Junk mail is an overwhelming nuisance. You have enough paperwork in your life without having to sort through piles you don’t even want. And some of it contains so much personal information that you really need to shred it. Here’s a complete 8-step plan for how to stop junk mail and keep it stopped.
It takes a little effort to stop junk mail, but probably less than you think. The good news isL once you get it stopped, it usually stays stopped. Sometimes it starts up again when you change addresses. But then you just repeat the relevant steps below and it stops again. I’ve been using these steps since 2007, and I get very little junk mail.
Note: there are two main categories of junk mail: mail which actually has your name and address, and mail which comes to “resident” at your address. The first kind comes from companies selling mailing lists. The second kind is usually in the form of circulars, or envelopes full of local coupons, and those companies have no idea who lives at which address – they’re sending something to “resident” at every address they can find. Your tactics for stopping these will vary a little.
How to Stop Junk Mail
I recommend following these steps in this order, because the first steps are the “nuclear options” that will stop most of your junk mail with minimal effort. The other tactics take a bit more work, but will catch any stragglers who ignore the first tactics. Or if you like some circulars and not others, for example, you’ll have to deal with each company individually.
1. Get your address off circular and bulk mail lists
Write to “Mail Preference Service, PO Box 9008, Farmingdale, NY 11735.” A postcard or hand-scribbled note will do: just let them know that no one at your address wants to receive any circulars. This completely removed my address from all circular databases. But my carriers still often unthinkingly stuff a circular for my neighbor’s address into my box. I just pop it in the outgoing mail, and this time they have to look at the address to see where it needs to go.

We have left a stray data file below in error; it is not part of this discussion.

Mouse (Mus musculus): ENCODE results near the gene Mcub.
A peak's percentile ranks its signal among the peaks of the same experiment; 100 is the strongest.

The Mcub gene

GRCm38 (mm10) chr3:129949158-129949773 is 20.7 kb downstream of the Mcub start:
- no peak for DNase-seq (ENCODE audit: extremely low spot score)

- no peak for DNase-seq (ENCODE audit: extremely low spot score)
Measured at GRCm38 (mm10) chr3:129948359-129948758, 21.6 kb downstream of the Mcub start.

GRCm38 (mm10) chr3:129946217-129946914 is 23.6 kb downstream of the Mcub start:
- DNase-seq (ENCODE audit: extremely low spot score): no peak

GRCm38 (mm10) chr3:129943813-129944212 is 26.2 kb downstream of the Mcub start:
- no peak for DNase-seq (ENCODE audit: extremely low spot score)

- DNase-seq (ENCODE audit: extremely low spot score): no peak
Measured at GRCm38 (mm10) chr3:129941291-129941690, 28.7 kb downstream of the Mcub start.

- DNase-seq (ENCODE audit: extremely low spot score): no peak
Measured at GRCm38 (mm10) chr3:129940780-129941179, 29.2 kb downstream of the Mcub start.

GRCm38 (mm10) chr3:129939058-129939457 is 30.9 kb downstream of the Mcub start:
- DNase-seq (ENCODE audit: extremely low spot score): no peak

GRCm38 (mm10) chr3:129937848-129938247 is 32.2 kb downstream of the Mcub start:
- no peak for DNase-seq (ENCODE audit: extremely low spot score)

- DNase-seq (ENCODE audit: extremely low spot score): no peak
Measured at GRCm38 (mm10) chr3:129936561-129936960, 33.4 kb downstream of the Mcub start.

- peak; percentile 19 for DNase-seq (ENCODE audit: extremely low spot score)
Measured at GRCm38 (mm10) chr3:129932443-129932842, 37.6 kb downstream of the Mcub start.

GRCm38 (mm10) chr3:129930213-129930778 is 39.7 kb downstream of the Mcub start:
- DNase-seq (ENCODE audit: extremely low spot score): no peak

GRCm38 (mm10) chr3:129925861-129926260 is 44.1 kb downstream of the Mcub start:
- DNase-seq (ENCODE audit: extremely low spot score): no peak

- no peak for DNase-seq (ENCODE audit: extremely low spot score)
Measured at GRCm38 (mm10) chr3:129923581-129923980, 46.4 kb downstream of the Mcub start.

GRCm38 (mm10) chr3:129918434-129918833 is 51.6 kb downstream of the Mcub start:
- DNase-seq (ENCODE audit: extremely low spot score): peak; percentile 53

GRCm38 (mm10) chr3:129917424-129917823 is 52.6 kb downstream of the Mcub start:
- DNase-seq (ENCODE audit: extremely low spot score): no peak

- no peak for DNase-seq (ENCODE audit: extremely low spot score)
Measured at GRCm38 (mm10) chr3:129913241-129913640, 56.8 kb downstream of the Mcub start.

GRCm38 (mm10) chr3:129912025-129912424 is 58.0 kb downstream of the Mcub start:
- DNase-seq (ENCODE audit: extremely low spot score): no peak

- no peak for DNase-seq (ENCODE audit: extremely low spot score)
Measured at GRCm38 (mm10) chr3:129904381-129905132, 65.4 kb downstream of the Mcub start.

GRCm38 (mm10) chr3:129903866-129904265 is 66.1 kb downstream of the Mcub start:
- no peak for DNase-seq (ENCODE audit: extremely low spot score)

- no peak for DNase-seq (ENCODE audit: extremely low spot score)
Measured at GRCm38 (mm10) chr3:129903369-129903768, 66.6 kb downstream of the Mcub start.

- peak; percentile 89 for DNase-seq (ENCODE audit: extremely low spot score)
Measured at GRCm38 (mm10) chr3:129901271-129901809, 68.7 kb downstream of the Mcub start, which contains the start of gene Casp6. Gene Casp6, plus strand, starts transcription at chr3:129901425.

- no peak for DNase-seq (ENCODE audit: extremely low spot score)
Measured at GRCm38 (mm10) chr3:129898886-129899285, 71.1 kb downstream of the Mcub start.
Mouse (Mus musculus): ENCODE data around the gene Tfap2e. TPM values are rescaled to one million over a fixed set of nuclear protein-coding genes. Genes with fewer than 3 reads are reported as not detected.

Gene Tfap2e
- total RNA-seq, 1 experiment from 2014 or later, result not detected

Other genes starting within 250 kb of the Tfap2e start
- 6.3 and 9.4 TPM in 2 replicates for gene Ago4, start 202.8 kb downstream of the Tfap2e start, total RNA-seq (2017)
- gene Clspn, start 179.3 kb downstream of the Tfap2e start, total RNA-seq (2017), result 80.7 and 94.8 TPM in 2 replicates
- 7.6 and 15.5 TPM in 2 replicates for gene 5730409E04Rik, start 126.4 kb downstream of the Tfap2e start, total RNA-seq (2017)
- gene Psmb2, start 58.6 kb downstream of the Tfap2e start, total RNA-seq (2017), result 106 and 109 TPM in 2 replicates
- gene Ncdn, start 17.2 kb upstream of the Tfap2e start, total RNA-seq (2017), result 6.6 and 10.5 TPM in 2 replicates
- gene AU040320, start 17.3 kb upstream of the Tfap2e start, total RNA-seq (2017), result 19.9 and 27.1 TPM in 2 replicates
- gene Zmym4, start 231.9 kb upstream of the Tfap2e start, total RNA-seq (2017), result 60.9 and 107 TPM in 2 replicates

2. Stop credit card offers
Dial 1-888-567-8688. Most credit card offers from lists sold by the credit card agencies (Equifax, Trans Union, Experian and Innovis). That call will remove you from all lists. You’ll have to give them your addresses for the past two years and they will ask for your social security number (they already have your social security number, disturbingly, they just want to make sure they’ve got exactly the right person). Note: this will not necessarily stop junk mail from your actual credit card providers. For that, use Step 7: “Take me off your mailing list.”
This is a web form that lets you opt in or out of receiving credit card offers. You can choose between a period of 5 years or permanent removal.
4. Opt out of DMA
DMA is one of the top mailing list providers that companies buy addresses from. To opt out of being included in any databases they sell to businesses, click here and fill out the form. The link to it is at the bottom, and it’s a popup window.
5. Opt out of CatalogChoice
CatalogChoice is a free service that helps you opt out of catalogs you don’t want. If you’re getting a lot of catalogs from shops where you have rewards cards, these guys can help you navigate the complicated opt-out process.
6. “Refused: Return to Sender.”